Politics, especially in the Western world, has been taken over by corporate and financial agendas to the point where many people have lost trust in the voting process altogether. For many of us, it certainly doesn’t feel like we are living in a democracy; voting seems to be a practice that provides us with the illusion that we live in a democracy rather than one which actually imbues us with the power to influence the world around us. It disguises the fact that we live in what could be more accurately described as a ‘corporatocracy.’
This is hardly a secret anymore, but it has never really been brought up by any presidential canditate in the way that Bernie Sanders did a few weeks ago during a debate with fellow presidential candidate Hillary Clinton.
“Let me tell you something that no other candidate for president will tell you, and that is, no matter who is elected to be president, that person will not be able to address the enormous problems facing the working families of our country. They will not be able to succeed because the power of corporate America, the power of Wall Street, the power of campaign donors is so great that no president alone can stand up to them. That is the truth. People may be uncomfortable about hearing it, but that is the reality.”
Another thing to ponder as Bernie gathers more support is the notion of a rigged system. Many people have begun to question whether the US elections are rigged. After all, it was Theodore Roosevelt, among many other politicians and presidents, who told us that presidents are selected, not elected. He also told us that “behind the ostensible government sits enthroned an invisible government owing no allegiance and acknowledging no responsibility to the people.” (source)
I often point to a popular quote by an unknown author to illustrate my point, which holds that “Democrats and Republicans are two wings of the same bird, and the flight path doesn’t change.” This bird is comprised of corporations and financial institutions, and it has gained control over multiple governments over the years. It took a lot of courage for Bernie to call attention to this frustrating reality.
We recently wrote about another interesting incident involving Bernie Sanders as well, describing how, when Hillary Clinton beat him in the Iowa Democratic Caucus by an extremely thin margin, he made it public that he was thinking about requesting a recount. This scrutiny is the result of Sanders’ team having been directly told that the Iowa Democratic Caucus was determined, even though results from 90 other precincts were still missing.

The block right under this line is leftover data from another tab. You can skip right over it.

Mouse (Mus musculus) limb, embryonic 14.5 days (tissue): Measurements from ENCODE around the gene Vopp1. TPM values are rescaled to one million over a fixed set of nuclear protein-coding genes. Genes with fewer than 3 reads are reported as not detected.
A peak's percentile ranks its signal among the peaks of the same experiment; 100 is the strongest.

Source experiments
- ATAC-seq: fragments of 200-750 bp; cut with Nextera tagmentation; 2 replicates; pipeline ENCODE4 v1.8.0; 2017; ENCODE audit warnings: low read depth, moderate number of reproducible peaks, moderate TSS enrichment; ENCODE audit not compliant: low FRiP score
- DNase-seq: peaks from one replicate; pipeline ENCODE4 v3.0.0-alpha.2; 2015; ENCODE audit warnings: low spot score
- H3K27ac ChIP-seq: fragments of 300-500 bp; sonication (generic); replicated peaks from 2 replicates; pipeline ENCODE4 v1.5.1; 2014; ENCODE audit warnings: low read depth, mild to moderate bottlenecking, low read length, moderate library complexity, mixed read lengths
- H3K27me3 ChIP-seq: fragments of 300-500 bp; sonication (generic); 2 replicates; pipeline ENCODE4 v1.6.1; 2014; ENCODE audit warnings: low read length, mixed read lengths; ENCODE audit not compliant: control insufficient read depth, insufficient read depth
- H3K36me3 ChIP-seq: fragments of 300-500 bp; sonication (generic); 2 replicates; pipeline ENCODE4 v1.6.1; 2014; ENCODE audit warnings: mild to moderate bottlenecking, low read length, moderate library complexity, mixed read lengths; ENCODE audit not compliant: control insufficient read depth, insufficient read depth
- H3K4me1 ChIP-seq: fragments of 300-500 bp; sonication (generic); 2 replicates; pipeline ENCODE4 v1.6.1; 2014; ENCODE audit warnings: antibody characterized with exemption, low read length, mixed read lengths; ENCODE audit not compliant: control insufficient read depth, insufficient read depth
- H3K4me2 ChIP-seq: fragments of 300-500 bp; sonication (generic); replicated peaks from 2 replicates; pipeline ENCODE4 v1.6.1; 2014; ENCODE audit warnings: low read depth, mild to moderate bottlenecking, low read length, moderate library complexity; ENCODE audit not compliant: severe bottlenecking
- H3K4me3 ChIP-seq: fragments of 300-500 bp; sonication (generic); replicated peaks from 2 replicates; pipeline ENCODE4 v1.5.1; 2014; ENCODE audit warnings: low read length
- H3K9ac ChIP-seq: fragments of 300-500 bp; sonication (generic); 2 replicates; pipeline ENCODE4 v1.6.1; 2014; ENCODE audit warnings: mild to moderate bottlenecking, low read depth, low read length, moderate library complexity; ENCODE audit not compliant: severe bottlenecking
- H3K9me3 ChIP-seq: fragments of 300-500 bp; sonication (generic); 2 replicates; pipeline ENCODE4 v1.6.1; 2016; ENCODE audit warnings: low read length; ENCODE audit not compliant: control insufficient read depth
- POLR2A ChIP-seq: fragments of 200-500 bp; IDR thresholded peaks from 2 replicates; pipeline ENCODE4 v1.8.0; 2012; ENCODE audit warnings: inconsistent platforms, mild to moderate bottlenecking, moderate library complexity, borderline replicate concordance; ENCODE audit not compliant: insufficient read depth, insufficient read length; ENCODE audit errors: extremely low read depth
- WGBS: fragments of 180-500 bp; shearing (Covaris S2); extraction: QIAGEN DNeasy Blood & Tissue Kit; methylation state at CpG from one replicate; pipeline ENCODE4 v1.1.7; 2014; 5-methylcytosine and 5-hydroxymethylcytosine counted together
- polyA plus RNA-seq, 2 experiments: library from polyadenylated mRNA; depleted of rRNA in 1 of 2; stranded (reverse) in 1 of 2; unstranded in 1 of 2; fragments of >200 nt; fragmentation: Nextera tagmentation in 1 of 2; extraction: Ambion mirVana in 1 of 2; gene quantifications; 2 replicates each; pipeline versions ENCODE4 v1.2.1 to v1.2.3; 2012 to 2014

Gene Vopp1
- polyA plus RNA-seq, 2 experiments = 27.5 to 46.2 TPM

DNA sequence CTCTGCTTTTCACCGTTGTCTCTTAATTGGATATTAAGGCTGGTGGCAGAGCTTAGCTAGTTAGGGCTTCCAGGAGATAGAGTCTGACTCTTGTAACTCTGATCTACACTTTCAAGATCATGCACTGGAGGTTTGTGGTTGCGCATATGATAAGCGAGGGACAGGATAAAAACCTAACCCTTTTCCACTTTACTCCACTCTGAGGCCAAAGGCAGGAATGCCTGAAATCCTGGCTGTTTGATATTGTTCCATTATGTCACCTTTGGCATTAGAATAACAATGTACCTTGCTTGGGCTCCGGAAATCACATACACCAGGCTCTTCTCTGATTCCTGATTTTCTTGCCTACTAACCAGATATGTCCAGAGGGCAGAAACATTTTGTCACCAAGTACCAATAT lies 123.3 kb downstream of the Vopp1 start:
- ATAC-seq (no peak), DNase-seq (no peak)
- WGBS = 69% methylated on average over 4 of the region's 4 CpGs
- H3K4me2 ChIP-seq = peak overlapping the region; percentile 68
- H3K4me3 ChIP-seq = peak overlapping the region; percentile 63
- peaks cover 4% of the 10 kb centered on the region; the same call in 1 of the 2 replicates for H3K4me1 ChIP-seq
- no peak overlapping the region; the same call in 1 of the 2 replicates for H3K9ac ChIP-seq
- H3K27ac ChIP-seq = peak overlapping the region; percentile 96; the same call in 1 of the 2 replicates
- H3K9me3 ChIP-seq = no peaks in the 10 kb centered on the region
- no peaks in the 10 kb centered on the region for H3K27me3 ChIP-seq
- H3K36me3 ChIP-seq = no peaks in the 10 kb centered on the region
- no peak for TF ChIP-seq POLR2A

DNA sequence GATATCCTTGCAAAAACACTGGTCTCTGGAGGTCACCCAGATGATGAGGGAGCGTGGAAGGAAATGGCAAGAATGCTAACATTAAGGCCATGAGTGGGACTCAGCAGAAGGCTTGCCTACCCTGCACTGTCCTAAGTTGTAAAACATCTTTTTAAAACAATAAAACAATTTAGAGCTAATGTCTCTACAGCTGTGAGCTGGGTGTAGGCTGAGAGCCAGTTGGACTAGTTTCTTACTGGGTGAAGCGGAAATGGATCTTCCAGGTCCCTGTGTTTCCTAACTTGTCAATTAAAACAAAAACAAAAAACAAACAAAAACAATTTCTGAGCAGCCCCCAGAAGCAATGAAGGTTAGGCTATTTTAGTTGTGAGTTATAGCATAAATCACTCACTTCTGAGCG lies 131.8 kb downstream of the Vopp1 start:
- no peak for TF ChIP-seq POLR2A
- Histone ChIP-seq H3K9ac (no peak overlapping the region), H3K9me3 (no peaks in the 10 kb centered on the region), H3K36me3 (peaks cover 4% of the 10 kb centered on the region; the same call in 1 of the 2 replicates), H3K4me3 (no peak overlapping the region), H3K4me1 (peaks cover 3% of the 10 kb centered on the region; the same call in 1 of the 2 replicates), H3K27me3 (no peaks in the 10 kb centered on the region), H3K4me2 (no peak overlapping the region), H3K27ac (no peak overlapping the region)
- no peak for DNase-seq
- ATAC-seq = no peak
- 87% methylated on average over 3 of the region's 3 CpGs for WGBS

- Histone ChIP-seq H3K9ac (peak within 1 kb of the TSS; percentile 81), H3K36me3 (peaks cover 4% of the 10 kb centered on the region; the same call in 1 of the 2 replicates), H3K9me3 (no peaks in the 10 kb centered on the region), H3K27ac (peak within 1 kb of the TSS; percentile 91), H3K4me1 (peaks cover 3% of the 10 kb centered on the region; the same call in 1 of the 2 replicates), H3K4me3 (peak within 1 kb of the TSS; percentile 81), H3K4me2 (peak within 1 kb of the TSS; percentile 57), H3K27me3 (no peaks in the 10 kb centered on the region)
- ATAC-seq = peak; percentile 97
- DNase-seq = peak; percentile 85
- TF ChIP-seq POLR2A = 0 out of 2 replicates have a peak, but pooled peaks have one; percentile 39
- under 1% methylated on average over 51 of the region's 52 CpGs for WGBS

The margin between their votes, .4 percent, is minuscule. According to RT news, Sanders “spoke of an unfolding controversy at certain Iowa precincts which did not have enough Democratic party volunteers to report delegate totals.”
He went on to state that “I honestly don’t know what happened. I know there are some precincts that have still not reported. I can only hope and expect that the count will be honest. Did we win the popular vote? I don’t know, but as much information as possible should be made available.” (source)
The results were so close that there are also six moments when a coin was tossed to determine the winner in Iowa, and Clinton won every single one of them.
You can read more about that here.
6 Responses To Bernie Sanders Skeptics
We often hold judgements about particular people or groups of people which prevent us from hearing the message behind their words. We would be quick to accept some wisdom given to us from Mother Teresa or Ghandi, but would also be dismayed to later learn that they were actually spoken by Hitler. The message hasn’t changed in this situation, but our receptivity to it has.
Similarly, it was really refreshing to hear a presidential canditate bring up the corporate/financial control of politics in America, and regardless of what you think of his stance on other issues, his message is worth paying attention to and sharing.
Below is a video of Robert Reich, an American political economist and professor who served in the administrations of Presidents Gerald Ford and Jimmy Carter, talking about the deal. He was also Secretary of Labor under President Bill Clinton from 1993 to 1997.
He clearly knows a thing or two about politics, and it is important to keep in mind that the actions of the few do not speak for the actions of the many. Not everyone working within politics, finance, or the Department of Defense has a malevolent or selfish agenda, and Robert is a great example of this, having left the political realm to voice his concerns about the corporate and financial takeover of politics.
In the video below, he presents 6 responses to Bernie Sanders skeptics.
What are your thoughts on the United States elections? As Bernie himself asked, does the president really have any power to change anything? Something to think about…
It seems this takeover began long ago:
A power has risen up in the government greater than the people themselves, consisting of many, and various, and powerful interests, combined into one mass, and held together by the cohesive power of the vast surplus in the banks.
– John C. Calhoun, 7th Vice President of The United States (source)
It’s time for news that isn’t fear-based, but heart-based; news that fosters connection, not division.
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